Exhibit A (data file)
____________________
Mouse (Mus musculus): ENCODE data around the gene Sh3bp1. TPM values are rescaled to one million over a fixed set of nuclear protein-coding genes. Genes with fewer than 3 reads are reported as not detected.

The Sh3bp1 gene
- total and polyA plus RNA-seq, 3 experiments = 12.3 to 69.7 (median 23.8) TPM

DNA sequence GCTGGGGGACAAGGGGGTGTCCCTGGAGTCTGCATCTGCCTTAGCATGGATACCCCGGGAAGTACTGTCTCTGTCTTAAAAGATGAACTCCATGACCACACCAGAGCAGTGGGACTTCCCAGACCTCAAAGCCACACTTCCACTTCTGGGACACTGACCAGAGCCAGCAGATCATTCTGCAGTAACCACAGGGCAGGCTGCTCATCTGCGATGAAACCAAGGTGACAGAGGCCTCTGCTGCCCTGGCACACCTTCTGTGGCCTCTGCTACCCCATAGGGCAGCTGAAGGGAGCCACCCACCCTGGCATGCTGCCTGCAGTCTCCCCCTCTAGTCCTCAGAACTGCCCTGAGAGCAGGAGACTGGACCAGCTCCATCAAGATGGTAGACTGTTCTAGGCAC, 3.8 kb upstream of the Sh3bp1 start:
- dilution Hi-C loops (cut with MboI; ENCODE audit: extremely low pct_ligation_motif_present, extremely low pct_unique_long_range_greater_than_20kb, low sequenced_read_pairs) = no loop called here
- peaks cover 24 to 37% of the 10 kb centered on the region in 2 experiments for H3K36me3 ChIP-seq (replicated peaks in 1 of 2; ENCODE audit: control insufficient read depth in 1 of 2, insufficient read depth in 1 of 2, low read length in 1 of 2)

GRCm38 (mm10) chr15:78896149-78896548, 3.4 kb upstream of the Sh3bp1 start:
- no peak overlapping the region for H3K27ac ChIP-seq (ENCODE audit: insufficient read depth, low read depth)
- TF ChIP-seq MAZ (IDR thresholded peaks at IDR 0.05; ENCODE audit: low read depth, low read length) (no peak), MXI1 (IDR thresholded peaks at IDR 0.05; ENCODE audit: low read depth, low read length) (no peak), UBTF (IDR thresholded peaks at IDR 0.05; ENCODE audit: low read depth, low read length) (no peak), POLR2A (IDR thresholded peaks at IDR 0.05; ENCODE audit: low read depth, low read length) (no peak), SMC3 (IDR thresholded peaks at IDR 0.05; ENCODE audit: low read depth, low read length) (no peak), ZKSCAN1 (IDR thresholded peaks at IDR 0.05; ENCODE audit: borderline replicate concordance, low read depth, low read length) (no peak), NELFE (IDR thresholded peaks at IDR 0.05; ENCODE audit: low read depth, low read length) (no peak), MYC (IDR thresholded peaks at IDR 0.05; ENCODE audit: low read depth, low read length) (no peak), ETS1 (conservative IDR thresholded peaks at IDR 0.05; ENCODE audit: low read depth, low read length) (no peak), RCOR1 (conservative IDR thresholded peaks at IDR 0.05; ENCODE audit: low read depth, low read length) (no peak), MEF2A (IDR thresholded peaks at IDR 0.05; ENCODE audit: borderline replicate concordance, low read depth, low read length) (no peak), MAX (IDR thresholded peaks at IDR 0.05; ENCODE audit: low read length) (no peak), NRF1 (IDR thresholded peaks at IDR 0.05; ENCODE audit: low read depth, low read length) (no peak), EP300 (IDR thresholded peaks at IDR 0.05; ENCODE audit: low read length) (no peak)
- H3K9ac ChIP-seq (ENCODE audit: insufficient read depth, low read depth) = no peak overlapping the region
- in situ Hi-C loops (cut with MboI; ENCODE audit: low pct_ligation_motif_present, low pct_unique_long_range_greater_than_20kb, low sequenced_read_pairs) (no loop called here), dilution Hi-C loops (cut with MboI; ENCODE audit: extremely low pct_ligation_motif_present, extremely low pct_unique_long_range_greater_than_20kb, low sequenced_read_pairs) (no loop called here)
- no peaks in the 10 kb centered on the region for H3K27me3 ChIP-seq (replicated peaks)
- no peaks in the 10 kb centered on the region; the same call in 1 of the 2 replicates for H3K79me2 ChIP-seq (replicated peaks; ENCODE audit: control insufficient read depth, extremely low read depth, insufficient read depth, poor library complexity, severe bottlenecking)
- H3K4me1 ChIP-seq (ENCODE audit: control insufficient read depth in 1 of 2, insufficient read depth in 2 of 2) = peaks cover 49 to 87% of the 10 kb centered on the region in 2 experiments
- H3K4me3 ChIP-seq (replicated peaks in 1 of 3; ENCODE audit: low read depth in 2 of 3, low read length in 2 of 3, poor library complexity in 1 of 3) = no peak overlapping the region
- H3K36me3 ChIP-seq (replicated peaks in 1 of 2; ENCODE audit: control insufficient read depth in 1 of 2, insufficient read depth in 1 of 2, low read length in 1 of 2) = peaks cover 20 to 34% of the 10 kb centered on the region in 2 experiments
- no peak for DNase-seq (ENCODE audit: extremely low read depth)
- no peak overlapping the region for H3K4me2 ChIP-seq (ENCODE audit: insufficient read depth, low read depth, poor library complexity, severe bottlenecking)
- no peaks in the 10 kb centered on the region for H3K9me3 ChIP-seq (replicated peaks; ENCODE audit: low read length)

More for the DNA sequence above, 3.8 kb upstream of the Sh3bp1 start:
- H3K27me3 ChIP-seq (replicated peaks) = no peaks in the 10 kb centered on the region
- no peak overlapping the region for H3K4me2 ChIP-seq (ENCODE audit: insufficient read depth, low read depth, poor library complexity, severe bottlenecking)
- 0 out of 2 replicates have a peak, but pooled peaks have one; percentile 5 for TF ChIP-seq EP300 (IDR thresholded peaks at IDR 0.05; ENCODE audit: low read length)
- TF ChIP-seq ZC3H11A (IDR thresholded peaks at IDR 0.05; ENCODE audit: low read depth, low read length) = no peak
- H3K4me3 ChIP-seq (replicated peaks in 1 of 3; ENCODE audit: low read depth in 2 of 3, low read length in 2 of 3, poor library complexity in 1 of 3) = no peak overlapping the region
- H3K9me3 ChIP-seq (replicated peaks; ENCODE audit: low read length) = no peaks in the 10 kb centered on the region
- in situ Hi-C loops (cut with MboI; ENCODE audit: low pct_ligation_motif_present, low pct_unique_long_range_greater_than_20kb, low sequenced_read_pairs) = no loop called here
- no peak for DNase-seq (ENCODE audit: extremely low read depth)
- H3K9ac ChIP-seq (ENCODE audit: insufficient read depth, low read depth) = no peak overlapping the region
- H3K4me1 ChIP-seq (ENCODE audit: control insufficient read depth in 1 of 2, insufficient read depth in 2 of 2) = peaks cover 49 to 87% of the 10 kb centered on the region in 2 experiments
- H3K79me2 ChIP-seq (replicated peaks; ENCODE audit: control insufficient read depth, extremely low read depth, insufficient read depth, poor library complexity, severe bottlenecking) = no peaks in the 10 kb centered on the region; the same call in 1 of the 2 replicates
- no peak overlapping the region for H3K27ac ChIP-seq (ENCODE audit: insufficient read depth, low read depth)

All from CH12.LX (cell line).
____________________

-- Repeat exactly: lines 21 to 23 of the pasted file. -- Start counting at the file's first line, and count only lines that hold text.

- H3K27me3 ChIP-seq (replicated peaks) = no peaks in the 10 kb centered on the region
- no peak overlapping the region for H3K4me2 ChIP-seq (ENCODE audit: insufficient read depth, low read depth, poor library complexity, severe bottlenecking)
- 0 out of 2 replicates have a peak, but pooled peaks have one; percentile 5 for TF ChIP-seq EP300 (IDR thresholded peaks at IDR 0.05; ENCODE audit: low read length)